Algorithms ethnography

#1 Introduction

“Algorithm”, “Recommender systems”… You know these words but well, I’m pretty sure this is Greek to you. Indeed, the technical complexity make them hard to understand and also to identify.

What is a recommender system? It is quite easy because we all know some: Amazon’s “you should buy”, Netflix’s “you should watch” / “here’s the next movie”, Spotify’s “you should listen” / “here’s the next song”. You have the big picture.

Cake baking

A recommender systems is an algorithm that receive data in input and give a result in output. Let’s talk about algorithms:


Data = ingredients and output = cake. From data to output, you have to mix/spread/bake/test/remove from oven/let cool. Easy!

Okay, it’s quite simple here to understand the “rece

ipe” because you have 6 ingredients, 6“tasks”. You also know what to get on the other side.

But here is the problem: You’ve baked this cake and you bring it to your friend’s birthday. He loves the cake (houra) and would like to do the same one. The solution is: give him the recipe and that’s it. But no, you don’t. The cake’s recipe is a family-secret!

Cake black-box

Your friend is confused but he doesn’t give up. He knows he will never bake the same cake but he can do a quite similar one. 
So, he starts to ask you about the ingredients. Alright! You tell him about the chocolate, the sugar, the flour (obvious), the butter and the eggs. But nothing about the vanilla :)

Now he’s asking about the tasks to follow. You answer “bake, let cool, mix, spread”. Well, he thanks you… but these news are not a scoop. He wants to know how much of the ingredients you need and the exact tasks to procede. Impossible, this is THE secret. Your friend is in front of the cake black box.

Cake ethnography

Anyway, everybody at the party eat the cake and has fun. You’re the last to leave and before you go, your friend is asking you some question, not about the “how to”, but the “how you do”. Questions you can easily answer because they not reveal the recipe’s secrets. 
You start to talk about the history of the recipe, how you did it for the first time, how you try to get a better cake, what do you use to bake it, which kind of butter you buy. In fact, he’s doing a “cake ethnography”. He don’t want to (or can’t) have the core informations but he thinks it’s even more interesting to get the “insights” of “cake baking”.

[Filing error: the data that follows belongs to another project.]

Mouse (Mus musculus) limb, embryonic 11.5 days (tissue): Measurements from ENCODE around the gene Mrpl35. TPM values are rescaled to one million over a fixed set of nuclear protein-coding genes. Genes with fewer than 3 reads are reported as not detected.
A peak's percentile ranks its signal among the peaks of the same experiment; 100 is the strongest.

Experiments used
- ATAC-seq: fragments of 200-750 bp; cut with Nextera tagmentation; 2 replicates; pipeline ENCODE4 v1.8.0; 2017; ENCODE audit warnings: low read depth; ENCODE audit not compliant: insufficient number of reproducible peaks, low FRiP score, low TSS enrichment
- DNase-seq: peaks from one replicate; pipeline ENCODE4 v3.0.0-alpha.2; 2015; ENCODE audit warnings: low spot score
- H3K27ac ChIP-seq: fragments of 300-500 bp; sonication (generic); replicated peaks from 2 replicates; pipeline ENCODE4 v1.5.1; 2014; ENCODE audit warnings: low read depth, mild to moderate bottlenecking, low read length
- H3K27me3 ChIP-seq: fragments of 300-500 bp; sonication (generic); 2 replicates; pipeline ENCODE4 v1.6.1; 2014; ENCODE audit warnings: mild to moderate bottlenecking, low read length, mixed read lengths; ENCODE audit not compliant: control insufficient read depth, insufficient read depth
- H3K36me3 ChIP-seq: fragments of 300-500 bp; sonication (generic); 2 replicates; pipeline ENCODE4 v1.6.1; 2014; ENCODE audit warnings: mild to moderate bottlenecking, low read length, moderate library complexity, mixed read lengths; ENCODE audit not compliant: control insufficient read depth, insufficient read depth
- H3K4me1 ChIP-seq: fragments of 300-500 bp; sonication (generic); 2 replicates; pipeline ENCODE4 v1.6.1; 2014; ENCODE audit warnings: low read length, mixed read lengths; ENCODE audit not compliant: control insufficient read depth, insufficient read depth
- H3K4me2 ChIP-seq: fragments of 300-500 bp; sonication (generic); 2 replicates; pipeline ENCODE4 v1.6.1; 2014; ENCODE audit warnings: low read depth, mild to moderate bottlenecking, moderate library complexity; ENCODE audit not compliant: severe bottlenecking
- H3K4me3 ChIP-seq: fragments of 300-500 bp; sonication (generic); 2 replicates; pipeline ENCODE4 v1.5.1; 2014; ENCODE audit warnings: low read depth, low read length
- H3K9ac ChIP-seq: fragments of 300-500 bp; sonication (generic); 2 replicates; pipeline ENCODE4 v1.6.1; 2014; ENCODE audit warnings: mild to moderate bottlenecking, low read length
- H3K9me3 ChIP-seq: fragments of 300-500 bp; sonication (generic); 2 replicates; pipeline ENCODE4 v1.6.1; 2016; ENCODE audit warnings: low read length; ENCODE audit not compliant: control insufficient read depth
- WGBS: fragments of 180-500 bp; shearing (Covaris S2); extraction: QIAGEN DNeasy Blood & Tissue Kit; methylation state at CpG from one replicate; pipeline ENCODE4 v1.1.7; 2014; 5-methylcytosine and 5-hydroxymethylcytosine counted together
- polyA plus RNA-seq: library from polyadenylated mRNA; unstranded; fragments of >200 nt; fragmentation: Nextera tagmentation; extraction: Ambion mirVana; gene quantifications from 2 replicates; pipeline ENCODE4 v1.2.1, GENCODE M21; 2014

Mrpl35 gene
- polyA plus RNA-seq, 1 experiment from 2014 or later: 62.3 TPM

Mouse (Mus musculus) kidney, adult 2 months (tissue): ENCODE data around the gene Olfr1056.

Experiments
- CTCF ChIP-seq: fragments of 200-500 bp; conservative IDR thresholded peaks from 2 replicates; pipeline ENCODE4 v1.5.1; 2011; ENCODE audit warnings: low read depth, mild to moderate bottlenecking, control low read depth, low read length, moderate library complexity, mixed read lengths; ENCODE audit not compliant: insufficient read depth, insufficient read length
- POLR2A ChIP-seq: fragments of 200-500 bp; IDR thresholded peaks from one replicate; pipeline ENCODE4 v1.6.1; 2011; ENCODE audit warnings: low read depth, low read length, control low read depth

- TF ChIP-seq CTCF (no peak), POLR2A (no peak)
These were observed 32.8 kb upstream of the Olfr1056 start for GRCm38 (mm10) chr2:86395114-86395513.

My goal

In my internship, here in Berlin at the Centre Marc Bloch and with the Algodiv team, I’ll become your friend and lead an ethnographic study (not on cakes baking, no worries, but on recommender systems for web-services).

This internship is part of my master in Information architecture at the ENS of Lyon. I want to thank Camille Roth, the Algodiv team and the Marc Bloch Center in Berlin for the warm welcomes!

What is the Algodiv project ?

“Algodiv is an interdisciplinary research project focusing on the question of information diversity in online communities and the web, with an additional focus on the effect of algorithms and algorithmic practices.

Funded by ANR from 2016 until 2019, the consortium essentially gathers sociologists and computer scientists who will adopt a mix of qualitative and quantitative approaches on a variety of web environments, from blog and micro-blog ecosystems to social media platforms, through wikis and image- and article-sharing websites.” (source)

To follow

I would like an will try to do my best to write at least one article a month here on Medium to describe and discuss my work and process. Feel free to comment :)

PS : I’m also doing a master thesis.